These days, many supporters of limited government seem concerned that the public isn’t with them on issues like the role of government in society. It’s hard to deny it’s true on some level or on some issues.
But in some fundamental ways, the outlook isn’t so bleak. For instance, the American public still firmly supports the entrepreneur-driven prosperity that free markets can provide. In a February 2013 Rasmussen Reports poll, 86 percent of likely voters believe it is “fair” for those who build very successful companies to get rich from their efforts.
A message that extols the virtues of entrepreneurship can also reach those concerned about people on the lowest rung of the economic ladder. Encouraging entrepreneurship – particularly by lowering the tax and regulatory barriers that inhibit its growth – is a far more effective path to poverty reduction than many government-centered income redistribution programs. As a number of academic studies have shown, poverty declines and personal income growth occurs most rapidly in states that have higher levels of entrepreneurship, even after adjusting for demographic factors and generosity of government welfare programs. Entrepreneurship doesn’t have to be the kind that produces the next Apple or Google, although it can be. Instead, modest entrepreneurial endeavors like a local food truck or hair salon can be, and have proven to be, the path out of poverty for many people.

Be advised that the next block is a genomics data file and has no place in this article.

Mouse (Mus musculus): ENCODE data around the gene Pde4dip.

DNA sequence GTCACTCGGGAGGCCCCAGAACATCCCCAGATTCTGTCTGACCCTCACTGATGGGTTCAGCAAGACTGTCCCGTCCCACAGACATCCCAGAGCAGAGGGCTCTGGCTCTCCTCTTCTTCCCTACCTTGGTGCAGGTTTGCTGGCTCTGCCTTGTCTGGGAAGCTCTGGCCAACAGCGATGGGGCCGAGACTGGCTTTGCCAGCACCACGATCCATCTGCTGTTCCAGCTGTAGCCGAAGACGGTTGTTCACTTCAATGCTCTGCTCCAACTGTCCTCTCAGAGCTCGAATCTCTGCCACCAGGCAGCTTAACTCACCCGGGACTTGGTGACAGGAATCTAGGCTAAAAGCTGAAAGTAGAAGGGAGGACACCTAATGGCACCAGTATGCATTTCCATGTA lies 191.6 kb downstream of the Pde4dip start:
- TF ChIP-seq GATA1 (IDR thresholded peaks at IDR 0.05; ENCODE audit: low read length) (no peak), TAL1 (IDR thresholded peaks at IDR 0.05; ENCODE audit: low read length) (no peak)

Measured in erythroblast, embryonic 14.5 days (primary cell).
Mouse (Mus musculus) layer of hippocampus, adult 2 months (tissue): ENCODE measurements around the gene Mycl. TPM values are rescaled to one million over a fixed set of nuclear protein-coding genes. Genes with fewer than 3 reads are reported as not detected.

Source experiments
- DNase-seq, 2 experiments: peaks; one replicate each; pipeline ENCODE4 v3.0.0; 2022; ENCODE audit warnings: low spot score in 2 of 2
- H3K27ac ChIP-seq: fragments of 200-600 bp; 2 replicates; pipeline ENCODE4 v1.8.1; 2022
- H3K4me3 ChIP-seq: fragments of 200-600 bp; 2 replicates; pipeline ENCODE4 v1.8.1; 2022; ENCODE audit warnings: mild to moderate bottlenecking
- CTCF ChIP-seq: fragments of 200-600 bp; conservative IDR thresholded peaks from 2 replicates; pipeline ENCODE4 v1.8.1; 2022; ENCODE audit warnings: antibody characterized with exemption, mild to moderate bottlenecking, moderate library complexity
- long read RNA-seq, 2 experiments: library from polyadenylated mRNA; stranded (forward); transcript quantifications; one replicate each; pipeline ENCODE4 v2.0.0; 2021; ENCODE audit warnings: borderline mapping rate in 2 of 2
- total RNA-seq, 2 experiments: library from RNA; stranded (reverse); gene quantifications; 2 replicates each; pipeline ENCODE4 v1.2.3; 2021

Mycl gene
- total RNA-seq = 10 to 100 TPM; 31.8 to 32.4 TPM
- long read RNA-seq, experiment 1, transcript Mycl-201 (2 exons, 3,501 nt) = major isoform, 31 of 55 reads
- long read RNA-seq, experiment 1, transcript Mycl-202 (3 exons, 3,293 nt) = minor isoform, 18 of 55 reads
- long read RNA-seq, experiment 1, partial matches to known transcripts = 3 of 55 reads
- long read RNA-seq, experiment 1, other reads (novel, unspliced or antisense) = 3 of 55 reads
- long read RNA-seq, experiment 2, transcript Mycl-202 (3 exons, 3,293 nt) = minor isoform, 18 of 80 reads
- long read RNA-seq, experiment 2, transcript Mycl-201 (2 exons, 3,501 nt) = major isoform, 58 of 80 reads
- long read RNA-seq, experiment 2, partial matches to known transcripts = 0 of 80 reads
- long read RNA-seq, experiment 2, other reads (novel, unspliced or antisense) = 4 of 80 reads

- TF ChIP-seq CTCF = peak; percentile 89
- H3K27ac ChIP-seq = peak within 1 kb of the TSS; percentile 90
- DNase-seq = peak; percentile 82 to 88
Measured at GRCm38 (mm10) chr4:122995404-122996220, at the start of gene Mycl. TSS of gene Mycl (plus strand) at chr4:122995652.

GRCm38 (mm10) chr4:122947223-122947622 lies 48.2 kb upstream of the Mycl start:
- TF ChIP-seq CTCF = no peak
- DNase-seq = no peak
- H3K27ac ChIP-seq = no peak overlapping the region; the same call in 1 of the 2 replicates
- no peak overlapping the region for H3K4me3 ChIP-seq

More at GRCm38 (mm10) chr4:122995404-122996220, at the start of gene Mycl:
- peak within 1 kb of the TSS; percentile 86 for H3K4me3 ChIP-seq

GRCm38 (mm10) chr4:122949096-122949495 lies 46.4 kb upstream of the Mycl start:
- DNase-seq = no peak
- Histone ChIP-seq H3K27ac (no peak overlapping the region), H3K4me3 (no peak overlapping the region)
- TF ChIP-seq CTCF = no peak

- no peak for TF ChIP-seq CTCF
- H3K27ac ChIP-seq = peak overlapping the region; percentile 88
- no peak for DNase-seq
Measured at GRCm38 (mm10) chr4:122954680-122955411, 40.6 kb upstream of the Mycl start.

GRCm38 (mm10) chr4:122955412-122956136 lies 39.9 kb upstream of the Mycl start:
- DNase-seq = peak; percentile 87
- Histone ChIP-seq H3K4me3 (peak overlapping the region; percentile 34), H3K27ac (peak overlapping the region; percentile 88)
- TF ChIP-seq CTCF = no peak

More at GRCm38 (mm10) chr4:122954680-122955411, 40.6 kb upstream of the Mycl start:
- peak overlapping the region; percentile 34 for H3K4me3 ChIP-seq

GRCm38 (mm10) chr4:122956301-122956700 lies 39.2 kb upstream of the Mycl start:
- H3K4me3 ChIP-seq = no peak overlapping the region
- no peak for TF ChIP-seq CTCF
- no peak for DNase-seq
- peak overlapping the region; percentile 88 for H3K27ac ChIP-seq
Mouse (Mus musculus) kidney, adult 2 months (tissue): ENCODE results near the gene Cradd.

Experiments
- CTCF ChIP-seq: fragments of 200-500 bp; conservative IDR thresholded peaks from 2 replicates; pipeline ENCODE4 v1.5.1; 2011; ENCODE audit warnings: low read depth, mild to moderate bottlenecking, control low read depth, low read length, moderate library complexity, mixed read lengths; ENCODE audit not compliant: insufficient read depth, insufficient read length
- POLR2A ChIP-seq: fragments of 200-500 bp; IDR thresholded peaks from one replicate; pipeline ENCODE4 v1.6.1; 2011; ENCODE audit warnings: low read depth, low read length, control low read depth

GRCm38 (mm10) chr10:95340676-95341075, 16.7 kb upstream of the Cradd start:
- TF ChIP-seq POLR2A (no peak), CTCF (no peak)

Entrepreneurship transcends the simple argument that it increases material wealth. There’s a moral component as well. As Arthur Brooks, president of the American Enterprise Institute wrote in the Wall Street Journal recently, “Entrepreneurship should not be extolled as a path to accumulating wealth but as a celebration of everyday men and women who want to build their own lives, whether they start a business and make a lot of money or not.”
Rolling back impediments to people’s ability to enrich themselves both economically and personally through hard work and entrepreneurship is a winning message. Cutting taxes and reducing regulatory burdens aren’t good merely because they help the currently rich. On the contrary, much of the time these policies are worth enacting because they can help the poor and middle class even more. It’s a message that resonates because it’s a principal worth fighting for.
Goldwater Institute: Entrepreneurship is a Key to Poverty Reduction
Wall Street Journal: Republicans and Their Faulty Moral Arithmetic
Rasmussen Reports: 60% Believe Letting Entrepreneurs Get Rich Is Good for Economy